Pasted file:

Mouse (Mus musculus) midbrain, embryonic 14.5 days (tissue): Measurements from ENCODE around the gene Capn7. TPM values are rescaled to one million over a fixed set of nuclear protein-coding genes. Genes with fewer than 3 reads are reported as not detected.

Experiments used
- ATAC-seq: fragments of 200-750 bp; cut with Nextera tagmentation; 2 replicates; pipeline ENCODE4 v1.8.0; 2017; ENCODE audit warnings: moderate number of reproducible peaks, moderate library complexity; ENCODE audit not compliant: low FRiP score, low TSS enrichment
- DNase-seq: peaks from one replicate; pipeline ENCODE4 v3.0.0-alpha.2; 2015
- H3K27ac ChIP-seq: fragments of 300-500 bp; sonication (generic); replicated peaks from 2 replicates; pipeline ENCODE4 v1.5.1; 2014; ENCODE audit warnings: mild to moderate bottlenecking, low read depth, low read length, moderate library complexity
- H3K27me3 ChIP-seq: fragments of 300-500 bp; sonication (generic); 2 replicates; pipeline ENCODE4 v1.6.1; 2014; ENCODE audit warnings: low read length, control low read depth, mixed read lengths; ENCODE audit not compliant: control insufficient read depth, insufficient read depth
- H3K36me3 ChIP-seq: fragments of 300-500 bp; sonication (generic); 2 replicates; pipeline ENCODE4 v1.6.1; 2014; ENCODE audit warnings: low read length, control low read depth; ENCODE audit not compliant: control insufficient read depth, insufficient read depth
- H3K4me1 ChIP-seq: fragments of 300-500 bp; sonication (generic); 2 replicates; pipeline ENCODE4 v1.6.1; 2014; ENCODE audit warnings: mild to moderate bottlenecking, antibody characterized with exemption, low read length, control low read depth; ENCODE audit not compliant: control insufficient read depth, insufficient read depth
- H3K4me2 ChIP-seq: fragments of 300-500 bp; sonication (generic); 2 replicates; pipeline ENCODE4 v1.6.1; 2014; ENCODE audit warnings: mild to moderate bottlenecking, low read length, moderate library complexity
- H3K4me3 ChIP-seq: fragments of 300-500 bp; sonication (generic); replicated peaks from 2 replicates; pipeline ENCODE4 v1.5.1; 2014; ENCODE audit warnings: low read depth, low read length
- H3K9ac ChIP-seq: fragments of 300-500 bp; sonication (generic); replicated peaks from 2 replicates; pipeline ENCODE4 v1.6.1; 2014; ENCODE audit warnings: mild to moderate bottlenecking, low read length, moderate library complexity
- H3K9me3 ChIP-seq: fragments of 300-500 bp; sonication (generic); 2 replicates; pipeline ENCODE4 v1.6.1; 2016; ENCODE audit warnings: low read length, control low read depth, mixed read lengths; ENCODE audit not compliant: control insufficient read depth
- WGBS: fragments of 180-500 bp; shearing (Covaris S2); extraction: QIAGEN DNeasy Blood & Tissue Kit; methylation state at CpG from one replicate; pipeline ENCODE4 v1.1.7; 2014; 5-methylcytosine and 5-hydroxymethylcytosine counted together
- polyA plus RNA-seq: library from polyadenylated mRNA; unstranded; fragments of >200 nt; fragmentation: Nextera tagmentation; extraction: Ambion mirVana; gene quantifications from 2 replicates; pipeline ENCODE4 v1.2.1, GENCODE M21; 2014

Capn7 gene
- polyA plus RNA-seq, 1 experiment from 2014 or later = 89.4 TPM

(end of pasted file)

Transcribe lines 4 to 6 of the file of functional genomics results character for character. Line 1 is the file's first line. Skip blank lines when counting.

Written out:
- DNase-seq: peaks from one replicate; pipeline ENCODE4 v3.0.0-alpha.2; 2015
- H3K27ac ChIP-seq: fragments of 300-500 bp; sonication (generic); replicated peaks from 2 replicates; pipeline ENCODE4 v1.5.1; 2014; ENCODE audit warnings: mild to moderate bottlenecking, low read depth, low read length, moderate library complexity
- H3K27me3 ChIP-seq: fragments of 300-500 bp; sonication (generic); 2 replicates; pipeline ENCODE4 v1.6.1; 2014; ENCODE audit warnings: low read length, control low read depth, mixed read lengths; ENCODE audit not compliant: control insufficient read depth, insufficient read depth